ARLINGTON, Texas-Texas Rangers outfielder David Murphy is having a good August-finally. Murphy, an outspoken Christian, was named his team's Heart and Hustle honoree, and then celebrated this week by becoming a full-time starter for the first-place Rangers.
The starting gig means Murphy has come full circle almost exactly four years after a knee injury derailed his standout rookie season. On Aug. 6, 2008, Murphy was on pace to hit 20 home runs and drive in 100 runs when a collision with New York Yankees catcher Ivan Rodriguez abruptly ended his chances at American League Rookie of the Year.
"It's just a freak injury," said Murphy, a former All-America player at Baylor University. "There was nothing I could do but rehab it and move on."
Murphy has spent the last three seasons mostly as a part-time player, helping the Rangers win back-to-back AL pennants without uttering a word about his lack of playing time. He told me he wasn't bitter because he knew that, even as a role-player, he was living the dream of many young ballplayers. He also recognizes that God has a purpose in keeping him in Texas.
"I'm not Josh Hamilton, and I'm not an All-Star," Murphy said, "but when you're on a team that's good and twice goes to the World Series, you get some attention when you're a part of that team. I've tried to use every bit of that attention as an opportunity to minister."
Murphy is modest about his talent, but his production on the field is what forced manager Ron Washington to insert him into the lineup every day. Murphy is hitting .300 with nine home runs and 41 RBIs in just 277 at-bats this season. His .385 on-base percentage leads all Rangers with at least 200 at-bats.
The 30-year-old outfielder has carved out a reputation as a player who will run out every ground ball, and routinely sacrificing his body with diving catches. "Whether you're a man of faith or not, that's the way the game should be played," he said while sitting in front of his locker with an overflowing box of fan mail at his feet.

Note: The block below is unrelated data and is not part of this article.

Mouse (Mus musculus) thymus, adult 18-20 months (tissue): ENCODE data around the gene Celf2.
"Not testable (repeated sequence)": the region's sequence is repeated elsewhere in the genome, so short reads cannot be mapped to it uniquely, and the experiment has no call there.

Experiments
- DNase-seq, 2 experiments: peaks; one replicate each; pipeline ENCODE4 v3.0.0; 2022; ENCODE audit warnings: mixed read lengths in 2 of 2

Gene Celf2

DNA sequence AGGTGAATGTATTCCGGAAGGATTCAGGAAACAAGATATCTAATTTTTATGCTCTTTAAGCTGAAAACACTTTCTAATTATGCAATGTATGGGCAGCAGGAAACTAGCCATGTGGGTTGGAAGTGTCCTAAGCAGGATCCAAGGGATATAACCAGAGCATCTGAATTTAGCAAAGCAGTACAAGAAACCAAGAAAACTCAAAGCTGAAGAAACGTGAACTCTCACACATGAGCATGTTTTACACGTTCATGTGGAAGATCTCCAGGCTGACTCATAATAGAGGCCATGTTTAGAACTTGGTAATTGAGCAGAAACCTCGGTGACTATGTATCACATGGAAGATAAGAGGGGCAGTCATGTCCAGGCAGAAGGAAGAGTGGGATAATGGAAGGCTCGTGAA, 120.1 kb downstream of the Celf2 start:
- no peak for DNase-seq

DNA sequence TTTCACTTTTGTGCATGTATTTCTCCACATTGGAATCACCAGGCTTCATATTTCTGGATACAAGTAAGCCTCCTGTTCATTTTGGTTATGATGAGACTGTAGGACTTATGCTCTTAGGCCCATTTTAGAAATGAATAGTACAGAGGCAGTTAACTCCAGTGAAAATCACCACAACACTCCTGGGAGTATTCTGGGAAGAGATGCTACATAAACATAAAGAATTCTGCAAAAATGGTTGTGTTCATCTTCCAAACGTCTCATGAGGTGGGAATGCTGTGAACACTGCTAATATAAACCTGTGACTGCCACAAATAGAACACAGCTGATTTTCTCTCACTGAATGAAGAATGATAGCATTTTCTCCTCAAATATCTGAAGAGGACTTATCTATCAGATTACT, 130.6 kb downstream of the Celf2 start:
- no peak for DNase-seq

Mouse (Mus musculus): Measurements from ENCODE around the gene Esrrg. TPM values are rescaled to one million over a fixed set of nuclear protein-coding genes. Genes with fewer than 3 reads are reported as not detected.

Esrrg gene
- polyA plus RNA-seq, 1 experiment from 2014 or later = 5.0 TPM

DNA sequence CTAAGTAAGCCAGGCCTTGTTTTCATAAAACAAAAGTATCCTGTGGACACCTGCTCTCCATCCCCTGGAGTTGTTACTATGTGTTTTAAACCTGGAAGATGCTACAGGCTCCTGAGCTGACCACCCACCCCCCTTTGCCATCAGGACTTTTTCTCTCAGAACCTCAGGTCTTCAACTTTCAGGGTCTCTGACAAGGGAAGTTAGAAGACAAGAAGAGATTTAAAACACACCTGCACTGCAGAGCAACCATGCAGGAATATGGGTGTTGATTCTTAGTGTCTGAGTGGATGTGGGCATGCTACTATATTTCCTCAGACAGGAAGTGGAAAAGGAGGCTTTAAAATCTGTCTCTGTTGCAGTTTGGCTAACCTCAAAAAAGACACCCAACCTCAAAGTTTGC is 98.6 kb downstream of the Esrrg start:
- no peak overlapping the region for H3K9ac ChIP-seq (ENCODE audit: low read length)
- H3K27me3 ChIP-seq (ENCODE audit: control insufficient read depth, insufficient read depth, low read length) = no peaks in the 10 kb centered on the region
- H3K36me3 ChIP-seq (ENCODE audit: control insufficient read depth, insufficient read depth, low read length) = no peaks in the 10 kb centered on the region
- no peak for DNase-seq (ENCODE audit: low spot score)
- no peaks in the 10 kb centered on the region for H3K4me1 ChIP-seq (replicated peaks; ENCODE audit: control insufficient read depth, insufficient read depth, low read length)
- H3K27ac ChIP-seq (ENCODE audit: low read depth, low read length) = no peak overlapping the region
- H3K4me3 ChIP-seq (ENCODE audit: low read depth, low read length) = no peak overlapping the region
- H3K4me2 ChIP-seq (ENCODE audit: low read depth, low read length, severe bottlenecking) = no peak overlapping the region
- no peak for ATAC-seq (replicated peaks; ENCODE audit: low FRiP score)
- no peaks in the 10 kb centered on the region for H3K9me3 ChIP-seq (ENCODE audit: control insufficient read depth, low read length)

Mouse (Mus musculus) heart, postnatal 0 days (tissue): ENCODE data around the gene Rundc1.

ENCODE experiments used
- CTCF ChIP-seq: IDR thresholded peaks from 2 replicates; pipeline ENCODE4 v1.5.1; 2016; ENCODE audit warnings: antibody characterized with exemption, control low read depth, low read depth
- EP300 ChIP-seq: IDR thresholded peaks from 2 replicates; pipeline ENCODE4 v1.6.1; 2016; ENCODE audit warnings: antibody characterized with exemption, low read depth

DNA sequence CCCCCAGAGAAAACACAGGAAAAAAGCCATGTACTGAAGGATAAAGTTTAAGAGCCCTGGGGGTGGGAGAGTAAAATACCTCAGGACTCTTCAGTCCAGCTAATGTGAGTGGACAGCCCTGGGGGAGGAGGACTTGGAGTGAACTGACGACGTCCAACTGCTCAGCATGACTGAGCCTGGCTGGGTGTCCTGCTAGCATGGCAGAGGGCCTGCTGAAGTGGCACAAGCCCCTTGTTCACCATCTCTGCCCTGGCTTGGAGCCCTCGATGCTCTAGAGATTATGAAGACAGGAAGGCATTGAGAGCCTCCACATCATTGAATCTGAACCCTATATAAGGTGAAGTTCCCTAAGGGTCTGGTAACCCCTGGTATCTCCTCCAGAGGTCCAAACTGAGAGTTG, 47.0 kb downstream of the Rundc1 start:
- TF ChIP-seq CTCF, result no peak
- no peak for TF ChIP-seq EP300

The Heart and Hustle Award, given out by the Major League Baseball Players Alumni Association to a player on each team, puts Murphy in the running for major league baseball's overall winner, which will be announced on Nov. 13 in New York. Earlier this season it was the fans showing their appreciation for Murphy as he finished sixth in the All-Star voting among AL outfielders.
Murphy credits his wife, Andrea, with his conversion to Christianity in 2000. He said it all "clicked" when he realized that being a good person was not enough to get him into heaven. Now the couple shares a love for God and three children under the age of 5.
Murphy's favorite Bible verse is 2 Corinthians 12:9: "My strength is made perfect in weakness," he quoted from memory. "You're going to be challenged in life and you're going to have moments of weakness-especially on the baseball field. That's when you need to remember that verse."